Overturn of Patriot Act’s Gag Order Upheld, in Part
A federal appeals court ruled unanimously December 15 that it is unconstitutional to gag recipients of a National Security Letter from discussing its receipt unless disclosure might interfere with “an authorized investigation to protect against international terrorism or clandestine intelligence activities.” The decision (PDF file) in Doe v. Mukasey by the 2nd U.S. Circuit Court of Appeals upheld a September 2007 district court ruling, although the appeals court narrowed the circumstances under which the FBI can enjoin a provider of internet access, interpreted as including libraries, from revealing the receipt of a National Security Letter demanding the e-mail addresses and websites accessed by one or more users.
Appeals court Judge Jon O. Newman agreed with the lower court that a nondisclosure orders restrains the recipient “from publicly expressing a category of information, albeit a narrow one, and that information is relevant to intended criticism of a governmental activity” and found it irrelevant that an NSL recipient “did not intend to speak and was not subject to any administrative restraint on speaking prior to the government’s issuance of an NSL.” Judge Newman differed, however, on how much judicial oversight the issuance of NSLs should have. However, the appeals court overturned a district court ruling that the FBI get court approval for every NSL before it is issued. Agreeing with the Justice Department that most recipients would not challenge an NSL, Judge Newman suggested that one means of keeping the NSL provision of the Patriot Act constitutional was for the FBI to inform each recipient of their right to challenge the gag order. He stated that it was reasonable for recipients to remain gagged unless a court were to lift the nondisclosure requirement.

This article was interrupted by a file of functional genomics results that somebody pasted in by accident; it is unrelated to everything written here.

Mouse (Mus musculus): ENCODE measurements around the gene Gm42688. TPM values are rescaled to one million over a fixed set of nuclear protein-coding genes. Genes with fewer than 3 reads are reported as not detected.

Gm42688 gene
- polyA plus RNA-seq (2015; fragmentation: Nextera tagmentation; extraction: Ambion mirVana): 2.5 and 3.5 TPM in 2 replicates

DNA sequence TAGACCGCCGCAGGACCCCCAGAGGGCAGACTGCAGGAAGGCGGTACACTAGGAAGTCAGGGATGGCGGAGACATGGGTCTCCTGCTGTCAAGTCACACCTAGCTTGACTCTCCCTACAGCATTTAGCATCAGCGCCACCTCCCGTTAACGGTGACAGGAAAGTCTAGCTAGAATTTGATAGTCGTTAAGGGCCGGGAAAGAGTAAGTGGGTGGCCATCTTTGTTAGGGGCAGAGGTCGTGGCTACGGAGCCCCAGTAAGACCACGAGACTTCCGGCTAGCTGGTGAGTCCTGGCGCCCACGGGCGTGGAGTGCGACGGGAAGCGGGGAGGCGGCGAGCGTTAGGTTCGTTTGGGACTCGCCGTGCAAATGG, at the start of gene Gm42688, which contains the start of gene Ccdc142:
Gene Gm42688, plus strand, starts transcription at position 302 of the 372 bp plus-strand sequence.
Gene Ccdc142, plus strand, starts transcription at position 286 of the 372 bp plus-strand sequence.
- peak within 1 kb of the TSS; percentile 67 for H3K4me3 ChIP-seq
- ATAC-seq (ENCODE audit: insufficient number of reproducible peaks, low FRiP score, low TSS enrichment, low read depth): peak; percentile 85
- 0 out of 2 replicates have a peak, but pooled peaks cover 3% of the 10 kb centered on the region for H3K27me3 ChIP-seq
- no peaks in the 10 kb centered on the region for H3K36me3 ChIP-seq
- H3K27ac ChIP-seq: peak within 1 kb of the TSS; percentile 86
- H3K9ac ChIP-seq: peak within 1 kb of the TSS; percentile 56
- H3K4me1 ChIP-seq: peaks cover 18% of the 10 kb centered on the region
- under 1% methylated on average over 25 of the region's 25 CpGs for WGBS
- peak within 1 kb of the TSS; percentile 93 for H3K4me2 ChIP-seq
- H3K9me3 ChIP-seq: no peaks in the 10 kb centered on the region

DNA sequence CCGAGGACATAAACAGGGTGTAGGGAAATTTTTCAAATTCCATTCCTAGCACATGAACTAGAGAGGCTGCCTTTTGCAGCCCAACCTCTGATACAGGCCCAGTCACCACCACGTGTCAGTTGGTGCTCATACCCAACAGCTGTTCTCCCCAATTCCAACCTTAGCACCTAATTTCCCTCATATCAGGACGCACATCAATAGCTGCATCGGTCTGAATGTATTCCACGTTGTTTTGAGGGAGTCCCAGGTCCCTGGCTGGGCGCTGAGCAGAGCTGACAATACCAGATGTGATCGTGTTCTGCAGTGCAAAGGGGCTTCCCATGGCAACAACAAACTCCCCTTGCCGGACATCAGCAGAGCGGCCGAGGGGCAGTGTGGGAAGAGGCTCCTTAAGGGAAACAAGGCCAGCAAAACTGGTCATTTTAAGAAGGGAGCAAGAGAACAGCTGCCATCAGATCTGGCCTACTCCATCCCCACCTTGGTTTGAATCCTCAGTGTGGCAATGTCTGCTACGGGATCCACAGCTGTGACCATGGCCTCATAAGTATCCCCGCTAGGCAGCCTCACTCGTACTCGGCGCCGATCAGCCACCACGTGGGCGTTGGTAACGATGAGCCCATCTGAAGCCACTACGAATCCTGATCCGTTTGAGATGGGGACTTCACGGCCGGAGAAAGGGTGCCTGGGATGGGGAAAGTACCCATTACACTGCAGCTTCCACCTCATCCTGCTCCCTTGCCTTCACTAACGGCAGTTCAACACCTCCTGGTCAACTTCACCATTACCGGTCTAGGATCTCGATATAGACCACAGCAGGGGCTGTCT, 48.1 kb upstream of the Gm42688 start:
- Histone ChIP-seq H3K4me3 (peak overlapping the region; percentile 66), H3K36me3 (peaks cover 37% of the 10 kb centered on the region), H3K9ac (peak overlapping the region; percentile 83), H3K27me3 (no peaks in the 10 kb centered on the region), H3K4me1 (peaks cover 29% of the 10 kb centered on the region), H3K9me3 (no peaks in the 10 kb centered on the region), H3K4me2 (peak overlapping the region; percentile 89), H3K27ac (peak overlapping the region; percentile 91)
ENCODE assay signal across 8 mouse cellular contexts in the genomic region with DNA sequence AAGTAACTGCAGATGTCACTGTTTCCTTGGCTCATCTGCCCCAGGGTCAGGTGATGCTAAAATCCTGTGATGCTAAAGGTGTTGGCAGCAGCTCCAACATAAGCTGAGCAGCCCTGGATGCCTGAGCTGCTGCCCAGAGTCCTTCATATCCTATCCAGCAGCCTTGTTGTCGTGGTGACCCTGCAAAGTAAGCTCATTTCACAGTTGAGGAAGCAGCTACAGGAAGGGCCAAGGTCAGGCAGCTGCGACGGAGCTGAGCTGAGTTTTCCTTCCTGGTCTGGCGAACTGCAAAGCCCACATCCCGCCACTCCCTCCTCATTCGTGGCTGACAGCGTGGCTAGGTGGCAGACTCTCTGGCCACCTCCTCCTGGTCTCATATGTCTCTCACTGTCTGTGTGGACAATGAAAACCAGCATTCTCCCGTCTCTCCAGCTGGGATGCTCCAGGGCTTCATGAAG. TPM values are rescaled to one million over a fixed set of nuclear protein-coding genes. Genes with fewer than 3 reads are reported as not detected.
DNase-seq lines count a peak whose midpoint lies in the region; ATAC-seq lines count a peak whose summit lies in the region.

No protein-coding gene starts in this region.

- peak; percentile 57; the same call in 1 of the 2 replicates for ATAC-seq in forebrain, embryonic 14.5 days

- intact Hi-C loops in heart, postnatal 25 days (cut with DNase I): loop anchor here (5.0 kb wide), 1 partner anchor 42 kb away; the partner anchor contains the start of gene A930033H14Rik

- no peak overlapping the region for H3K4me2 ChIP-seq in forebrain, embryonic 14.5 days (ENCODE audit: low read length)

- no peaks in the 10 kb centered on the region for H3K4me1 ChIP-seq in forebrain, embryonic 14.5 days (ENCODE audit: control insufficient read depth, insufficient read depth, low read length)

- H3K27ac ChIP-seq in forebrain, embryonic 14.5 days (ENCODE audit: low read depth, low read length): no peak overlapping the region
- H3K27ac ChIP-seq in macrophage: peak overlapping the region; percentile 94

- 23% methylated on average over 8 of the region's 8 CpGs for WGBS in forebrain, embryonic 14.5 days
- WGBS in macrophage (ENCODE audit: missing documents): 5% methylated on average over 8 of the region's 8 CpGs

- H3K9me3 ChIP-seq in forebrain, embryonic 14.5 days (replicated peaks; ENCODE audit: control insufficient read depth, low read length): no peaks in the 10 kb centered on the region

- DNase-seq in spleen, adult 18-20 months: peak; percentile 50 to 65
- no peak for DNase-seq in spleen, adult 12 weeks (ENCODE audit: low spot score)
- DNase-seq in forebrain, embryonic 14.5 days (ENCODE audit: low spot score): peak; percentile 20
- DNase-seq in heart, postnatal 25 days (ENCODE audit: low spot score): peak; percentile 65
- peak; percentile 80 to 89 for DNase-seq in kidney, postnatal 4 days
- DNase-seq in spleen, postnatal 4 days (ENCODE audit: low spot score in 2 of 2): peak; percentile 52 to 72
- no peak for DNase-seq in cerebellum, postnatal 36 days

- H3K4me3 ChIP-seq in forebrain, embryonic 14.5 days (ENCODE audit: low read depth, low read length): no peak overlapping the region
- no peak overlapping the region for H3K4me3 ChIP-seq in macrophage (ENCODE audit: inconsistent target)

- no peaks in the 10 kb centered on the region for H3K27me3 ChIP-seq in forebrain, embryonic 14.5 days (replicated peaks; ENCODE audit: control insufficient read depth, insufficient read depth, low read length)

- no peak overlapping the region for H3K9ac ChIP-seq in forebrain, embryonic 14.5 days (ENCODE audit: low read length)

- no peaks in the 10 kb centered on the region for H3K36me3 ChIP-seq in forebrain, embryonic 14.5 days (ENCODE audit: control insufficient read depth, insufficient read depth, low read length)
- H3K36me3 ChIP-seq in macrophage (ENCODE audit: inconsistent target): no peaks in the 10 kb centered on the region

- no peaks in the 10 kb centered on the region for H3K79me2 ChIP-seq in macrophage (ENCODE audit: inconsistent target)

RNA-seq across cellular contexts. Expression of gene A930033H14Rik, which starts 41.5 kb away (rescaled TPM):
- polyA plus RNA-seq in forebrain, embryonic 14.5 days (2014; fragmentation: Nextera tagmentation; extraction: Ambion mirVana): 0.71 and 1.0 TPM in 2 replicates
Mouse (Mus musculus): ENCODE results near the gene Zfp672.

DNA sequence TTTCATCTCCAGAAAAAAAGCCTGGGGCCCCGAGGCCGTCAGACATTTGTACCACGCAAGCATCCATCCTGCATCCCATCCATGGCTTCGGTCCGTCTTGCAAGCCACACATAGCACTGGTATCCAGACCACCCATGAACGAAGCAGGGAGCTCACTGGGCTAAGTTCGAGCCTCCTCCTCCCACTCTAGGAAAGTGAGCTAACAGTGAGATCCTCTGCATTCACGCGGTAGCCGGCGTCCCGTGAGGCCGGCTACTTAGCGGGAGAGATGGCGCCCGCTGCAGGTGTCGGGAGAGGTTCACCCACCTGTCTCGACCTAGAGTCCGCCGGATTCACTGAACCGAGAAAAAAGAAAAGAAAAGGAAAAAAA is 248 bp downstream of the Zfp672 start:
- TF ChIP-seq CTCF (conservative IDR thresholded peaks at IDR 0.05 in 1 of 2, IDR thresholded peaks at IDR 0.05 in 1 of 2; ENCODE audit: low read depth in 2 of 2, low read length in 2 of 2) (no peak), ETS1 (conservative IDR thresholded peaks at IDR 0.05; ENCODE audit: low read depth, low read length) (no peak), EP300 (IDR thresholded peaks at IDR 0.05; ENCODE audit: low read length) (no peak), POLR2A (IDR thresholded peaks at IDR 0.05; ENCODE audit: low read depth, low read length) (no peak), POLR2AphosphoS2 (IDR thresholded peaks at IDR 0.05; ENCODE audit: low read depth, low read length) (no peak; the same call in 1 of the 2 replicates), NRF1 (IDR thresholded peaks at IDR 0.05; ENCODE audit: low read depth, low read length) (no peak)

American Library Association President Jim Rettig hailed the ruling as “protect[ing] our First Amendment freedoms by placing reasonable limitations on the FBI’s ability to impose a gag order when issuing National Security Letters” as well as “requiring meaningful judicial review when an NSL gag order is challenged”a process that stretched to 18 months for four Connecticut librarians who successfully fought the NSL they received in 2005. However, he also expressed concern that the decision “does not address the constitutionality of the FBI’s use of NSLs to obtain an individual’s personal data.”
ALA and its Freedom to Read Foundation were among the groups filing amicus curiae briefs on behalf of the plaintiffs.
Posted on December 17, 2008. Discuss.